Last updated: October 10. 2013 5:08PM - 2535 Views
By - dbroyles@civitasmedia.com



Rockford Elementary students move to warm up under the direction of Reeves Community Center Personal Trainer Nikki Galyean. This was just one of many activities including sack races as part of a Field Day and Wellness Fair at the school for the second year.
Rockford Elementary students move to warm up under the direction of Reeves Community Center Personal Trainer Nikki Galyean. This was just one of many activities including sack races as part of a Field Day and Wellness Fair at the school for the second year.
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DOBSON — It seems appropriate Rockford Elementary School, whose mascot is a gator, was undeterred in holding its annual Field and Wellness Day Thursday in spite of rain.


Principal Molly Anderson said this is the second year wellness has been combined with Field Day and seemed a natural choice as educators become more involved in teaching healthy lifestyle choices.


“We decided to do this again this year because it has been received so well by students,” said Anderson. “Physical Education Teacher Carrie Hutchens had a major roll in organizing this. We really had to switch to our rainy day plans at the last minute but we’ve made it work. Education teaches you to be very flexible.”


She said all students in the school participated in the event as well as attending their regular classes. Students rotated among the wellness stations with booths set up by the Happy Tooth children and adults orthodontics, the Surry County Sheriff’s Department, Cooperative Extension Service, The Surry County Health Department, as well as fire safety talks and demonstrations by the Surry Central Volunteer Fire Department and Dobson Rescue Squad. The event also featured volunteer Sonia Dickerson leading Zumba and Reeves Community Center Personal Fitness Instructor Nikki Galyean teaching yoga.


Just Save Grocery Store Customer Service Manager Melissa Johnson and Be A Smart Shopper (BASS) Program spokesman Katie Cave assisted Health Department Representative Rocio Mendez as he talked with students about healthy foods at their wellness station.


“We (Just Save) are affiliated with Lowe’s Foods,” said Johnson. “People are able to eat healthier because of what we do.” Johnson said recent economic downturns had an effect of the grocery business in general but said she was proud of her firm’s emphasis on keeping prices down.


“We try to keep reasonable prices and manage our inventory so what people want is on the shelf,” Johnson said. Instructor Nikki Galyean said a lot of her incentive for participating in the Field and Wellness Day came down to outreach.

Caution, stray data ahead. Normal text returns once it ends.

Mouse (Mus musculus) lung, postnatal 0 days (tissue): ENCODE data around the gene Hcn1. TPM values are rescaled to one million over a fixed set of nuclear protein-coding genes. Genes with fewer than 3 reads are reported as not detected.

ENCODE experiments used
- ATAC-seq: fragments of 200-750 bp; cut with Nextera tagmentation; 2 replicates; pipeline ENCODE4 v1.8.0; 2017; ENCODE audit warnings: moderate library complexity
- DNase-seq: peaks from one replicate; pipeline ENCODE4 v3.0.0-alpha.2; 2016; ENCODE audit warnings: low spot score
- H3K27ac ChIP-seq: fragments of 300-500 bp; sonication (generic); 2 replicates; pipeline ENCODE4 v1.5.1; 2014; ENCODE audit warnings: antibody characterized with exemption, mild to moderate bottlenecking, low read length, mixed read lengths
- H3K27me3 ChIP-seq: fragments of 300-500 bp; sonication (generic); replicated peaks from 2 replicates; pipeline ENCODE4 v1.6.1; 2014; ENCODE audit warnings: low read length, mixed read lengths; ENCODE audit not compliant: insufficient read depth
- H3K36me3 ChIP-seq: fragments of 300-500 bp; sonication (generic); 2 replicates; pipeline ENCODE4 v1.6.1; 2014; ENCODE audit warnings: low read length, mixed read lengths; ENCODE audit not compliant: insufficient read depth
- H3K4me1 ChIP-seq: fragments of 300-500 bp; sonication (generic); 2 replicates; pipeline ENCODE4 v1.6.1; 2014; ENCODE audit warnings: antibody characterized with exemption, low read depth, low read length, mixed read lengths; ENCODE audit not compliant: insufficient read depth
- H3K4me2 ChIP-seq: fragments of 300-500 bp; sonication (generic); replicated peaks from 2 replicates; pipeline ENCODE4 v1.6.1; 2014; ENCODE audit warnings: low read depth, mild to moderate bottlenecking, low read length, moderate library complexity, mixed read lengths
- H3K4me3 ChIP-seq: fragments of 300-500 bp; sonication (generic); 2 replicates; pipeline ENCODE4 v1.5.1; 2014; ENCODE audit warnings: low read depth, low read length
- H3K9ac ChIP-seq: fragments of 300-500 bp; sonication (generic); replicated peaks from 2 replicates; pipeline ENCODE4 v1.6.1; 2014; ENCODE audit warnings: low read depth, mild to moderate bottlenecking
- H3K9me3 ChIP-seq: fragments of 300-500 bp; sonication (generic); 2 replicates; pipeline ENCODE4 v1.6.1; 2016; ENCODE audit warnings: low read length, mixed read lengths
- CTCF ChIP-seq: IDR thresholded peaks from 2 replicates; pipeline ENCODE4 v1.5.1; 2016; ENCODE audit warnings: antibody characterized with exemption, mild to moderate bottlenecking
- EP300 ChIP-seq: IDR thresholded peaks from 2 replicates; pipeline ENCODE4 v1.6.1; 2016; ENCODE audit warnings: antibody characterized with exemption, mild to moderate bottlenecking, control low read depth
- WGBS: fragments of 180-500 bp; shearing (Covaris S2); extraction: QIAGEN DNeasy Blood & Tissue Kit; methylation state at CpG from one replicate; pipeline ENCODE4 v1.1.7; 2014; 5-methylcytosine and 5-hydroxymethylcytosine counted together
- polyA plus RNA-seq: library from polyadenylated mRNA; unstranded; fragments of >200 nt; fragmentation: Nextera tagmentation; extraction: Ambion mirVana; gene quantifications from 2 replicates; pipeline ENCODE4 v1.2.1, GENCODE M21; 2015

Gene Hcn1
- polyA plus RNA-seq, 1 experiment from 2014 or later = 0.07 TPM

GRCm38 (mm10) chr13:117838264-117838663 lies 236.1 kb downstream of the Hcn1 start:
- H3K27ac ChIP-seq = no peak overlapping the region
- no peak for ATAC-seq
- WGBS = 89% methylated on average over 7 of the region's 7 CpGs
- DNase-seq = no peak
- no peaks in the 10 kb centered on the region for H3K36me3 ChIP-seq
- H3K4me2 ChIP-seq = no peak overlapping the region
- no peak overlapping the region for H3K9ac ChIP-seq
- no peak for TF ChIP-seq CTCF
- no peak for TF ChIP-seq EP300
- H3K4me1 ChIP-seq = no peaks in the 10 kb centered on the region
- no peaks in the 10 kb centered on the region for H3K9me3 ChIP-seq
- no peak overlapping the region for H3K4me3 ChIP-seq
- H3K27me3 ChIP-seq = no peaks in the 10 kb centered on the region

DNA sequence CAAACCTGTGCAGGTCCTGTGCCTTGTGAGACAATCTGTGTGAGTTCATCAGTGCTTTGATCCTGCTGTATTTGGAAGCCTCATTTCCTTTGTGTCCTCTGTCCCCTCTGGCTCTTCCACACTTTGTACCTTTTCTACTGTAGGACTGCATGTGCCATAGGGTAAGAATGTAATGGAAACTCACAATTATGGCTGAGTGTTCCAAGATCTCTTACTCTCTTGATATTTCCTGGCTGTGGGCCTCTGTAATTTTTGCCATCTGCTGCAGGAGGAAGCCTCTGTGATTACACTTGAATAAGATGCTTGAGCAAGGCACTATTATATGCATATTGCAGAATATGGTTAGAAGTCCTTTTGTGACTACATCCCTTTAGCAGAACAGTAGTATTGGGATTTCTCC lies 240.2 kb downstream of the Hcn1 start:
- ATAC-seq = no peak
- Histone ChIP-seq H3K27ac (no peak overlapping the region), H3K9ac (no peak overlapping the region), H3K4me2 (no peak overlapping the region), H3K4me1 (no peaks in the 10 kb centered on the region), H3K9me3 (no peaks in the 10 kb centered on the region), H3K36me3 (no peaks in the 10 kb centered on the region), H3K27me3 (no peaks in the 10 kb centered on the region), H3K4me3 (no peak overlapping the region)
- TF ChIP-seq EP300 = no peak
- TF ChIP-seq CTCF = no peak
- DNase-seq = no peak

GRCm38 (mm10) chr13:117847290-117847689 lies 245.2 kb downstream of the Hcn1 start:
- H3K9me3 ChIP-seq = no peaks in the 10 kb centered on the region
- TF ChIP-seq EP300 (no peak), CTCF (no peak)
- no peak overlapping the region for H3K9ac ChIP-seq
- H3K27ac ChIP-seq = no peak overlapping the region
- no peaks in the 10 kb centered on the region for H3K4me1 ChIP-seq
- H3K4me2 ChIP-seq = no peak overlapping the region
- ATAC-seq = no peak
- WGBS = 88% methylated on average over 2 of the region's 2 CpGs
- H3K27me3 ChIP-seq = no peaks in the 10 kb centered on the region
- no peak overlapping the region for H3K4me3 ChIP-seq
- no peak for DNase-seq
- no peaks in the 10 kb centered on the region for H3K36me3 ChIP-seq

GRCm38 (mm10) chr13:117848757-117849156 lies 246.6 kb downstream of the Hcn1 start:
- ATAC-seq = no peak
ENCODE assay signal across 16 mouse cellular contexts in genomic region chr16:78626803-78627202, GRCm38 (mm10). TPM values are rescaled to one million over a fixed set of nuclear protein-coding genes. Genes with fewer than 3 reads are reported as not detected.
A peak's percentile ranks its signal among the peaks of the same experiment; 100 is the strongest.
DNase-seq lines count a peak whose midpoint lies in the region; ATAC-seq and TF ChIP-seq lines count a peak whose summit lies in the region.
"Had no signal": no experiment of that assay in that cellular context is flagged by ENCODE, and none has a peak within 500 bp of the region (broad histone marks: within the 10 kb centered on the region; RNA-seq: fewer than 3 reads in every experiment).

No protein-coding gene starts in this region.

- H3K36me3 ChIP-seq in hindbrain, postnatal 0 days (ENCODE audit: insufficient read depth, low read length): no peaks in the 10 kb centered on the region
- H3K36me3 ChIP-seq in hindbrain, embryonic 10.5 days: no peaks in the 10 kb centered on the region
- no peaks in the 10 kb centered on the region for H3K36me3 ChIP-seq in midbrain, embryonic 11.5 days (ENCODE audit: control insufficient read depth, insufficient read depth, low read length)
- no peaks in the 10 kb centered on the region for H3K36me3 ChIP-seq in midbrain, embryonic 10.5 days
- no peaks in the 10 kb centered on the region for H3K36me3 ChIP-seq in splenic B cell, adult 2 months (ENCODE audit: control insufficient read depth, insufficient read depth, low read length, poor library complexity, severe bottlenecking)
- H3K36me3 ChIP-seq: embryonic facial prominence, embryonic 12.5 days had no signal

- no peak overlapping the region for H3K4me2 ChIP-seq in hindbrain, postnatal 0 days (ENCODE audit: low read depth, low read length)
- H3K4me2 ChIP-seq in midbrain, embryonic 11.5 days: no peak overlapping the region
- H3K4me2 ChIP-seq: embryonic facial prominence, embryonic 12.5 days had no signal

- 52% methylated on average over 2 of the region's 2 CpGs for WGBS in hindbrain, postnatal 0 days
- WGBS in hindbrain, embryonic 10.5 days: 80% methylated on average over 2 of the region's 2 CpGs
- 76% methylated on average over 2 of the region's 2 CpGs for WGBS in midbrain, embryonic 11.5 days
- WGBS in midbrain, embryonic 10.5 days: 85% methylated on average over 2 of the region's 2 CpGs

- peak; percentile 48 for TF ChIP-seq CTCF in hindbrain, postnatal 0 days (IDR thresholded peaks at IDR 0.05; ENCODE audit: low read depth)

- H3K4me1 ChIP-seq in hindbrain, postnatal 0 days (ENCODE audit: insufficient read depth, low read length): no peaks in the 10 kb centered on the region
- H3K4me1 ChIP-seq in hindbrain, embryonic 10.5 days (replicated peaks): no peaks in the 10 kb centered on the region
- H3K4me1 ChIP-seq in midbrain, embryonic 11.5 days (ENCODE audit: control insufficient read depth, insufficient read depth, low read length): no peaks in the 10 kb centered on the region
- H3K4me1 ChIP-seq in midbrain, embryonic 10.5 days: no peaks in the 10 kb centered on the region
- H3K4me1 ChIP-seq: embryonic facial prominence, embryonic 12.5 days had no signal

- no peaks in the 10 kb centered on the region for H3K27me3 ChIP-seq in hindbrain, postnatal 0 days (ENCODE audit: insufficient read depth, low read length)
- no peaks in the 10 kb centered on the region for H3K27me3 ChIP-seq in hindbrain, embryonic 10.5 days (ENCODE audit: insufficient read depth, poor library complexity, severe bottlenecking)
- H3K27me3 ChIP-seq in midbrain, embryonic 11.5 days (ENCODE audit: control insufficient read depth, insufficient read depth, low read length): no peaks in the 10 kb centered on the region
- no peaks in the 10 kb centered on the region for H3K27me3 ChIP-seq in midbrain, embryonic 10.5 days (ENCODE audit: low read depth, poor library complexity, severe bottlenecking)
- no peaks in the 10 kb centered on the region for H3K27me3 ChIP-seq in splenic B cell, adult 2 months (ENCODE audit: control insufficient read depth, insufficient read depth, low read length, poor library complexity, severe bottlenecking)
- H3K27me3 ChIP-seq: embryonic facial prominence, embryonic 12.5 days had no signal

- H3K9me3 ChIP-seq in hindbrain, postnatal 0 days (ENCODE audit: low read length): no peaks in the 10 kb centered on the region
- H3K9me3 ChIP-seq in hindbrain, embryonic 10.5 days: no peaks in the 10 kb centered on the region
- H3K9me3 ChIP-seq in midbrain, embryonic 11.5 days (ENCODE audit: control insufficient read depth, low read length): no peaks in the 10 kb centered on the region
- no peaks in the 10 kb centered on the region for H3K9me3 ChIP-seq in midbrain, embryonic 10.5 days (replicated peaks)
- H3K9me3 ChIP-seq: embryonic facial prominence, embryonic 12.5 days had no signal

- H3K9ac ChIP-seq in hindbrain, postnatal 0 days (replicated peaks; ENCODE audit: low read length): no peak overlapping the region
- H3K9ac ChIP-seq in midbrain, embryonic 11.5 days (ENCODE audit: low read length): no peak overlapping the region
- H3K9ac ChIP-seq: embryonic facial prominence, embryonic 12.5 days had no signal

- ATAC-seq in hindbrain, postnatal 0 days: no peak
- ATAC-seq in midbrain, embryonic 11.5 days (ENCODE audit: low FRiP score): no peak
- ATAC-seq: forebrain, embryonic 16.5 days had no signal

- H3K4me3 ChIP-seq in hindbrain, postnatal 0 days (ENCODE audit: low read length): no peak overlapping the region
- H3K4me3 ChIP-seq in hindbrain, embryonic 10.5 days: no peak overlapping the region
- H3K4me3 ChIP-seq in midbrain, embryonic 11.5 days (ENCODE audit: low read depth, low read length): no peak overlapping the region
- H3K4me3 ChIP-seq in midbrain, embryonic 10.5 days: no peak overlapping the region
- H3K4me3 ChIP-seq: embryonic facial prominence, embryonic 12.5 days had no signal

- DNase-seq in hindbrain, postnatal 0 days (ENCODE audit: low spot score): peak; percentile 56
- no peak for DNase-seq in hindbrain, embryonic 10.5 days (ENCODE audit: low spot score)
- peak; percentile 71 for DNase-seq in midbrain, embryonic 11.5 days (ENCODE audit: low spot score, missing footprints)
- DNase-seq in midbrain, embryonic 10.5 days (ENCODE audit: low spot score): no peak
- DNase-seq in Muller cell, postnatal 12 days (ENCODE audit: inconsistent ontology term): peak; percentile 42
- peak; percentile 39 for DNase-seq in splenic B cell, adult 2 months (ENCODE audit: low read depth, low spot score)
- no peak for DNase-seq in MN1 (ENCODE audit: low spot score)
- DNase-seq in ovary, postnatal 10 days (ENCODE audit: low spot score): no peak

“People don’t know what to do to get fit,” said Galyean. “There’s a lot of misleading information out there. Just because something is 150 calories doesn’t mean it’s good for you. You have to have knowledge of what you are putting in your body. Fast Food is the killing of our kids. We (parents) are in such a hurry we have no idea what we’re feeding our kids.”


She said the beginning of that sort of research for her started when she was concerned for the health of her daughter, Love.


“I have led students through a lot of exercises before finishing with yoga,” said Galyean. “I tell them to find something they love that is active and let that be their thing. It has to be something they enjoy.”


Anderson said organizers of the event were trying to “think outside of the box” even before the change in weather gave them incentive to switch things up. She explained that classes rotated between different stations and activities which included Surry County Schools Child Nutrition Director Sherri Parks, who returned to offer as part of her presentation an unfamiliar fruit. She said regular classes for students went on as usual during Field and Wellness Day.


Parks said the goal of this was to get children to try something different than their normal food offerings. This year’s choice was star fruit or carambola. It is native to the Orient and called a star fruit because of the shape of the slices when cut horizontally. They are a commercial crop with many being grown in Florida.


Due to their popularity as a garnish, star fruit is being sold in many specialty produce markets as well as larger chain grocery stores.


Reach David Broyles at dbroyles@civitasmedia.com or 336-719-1952.


 
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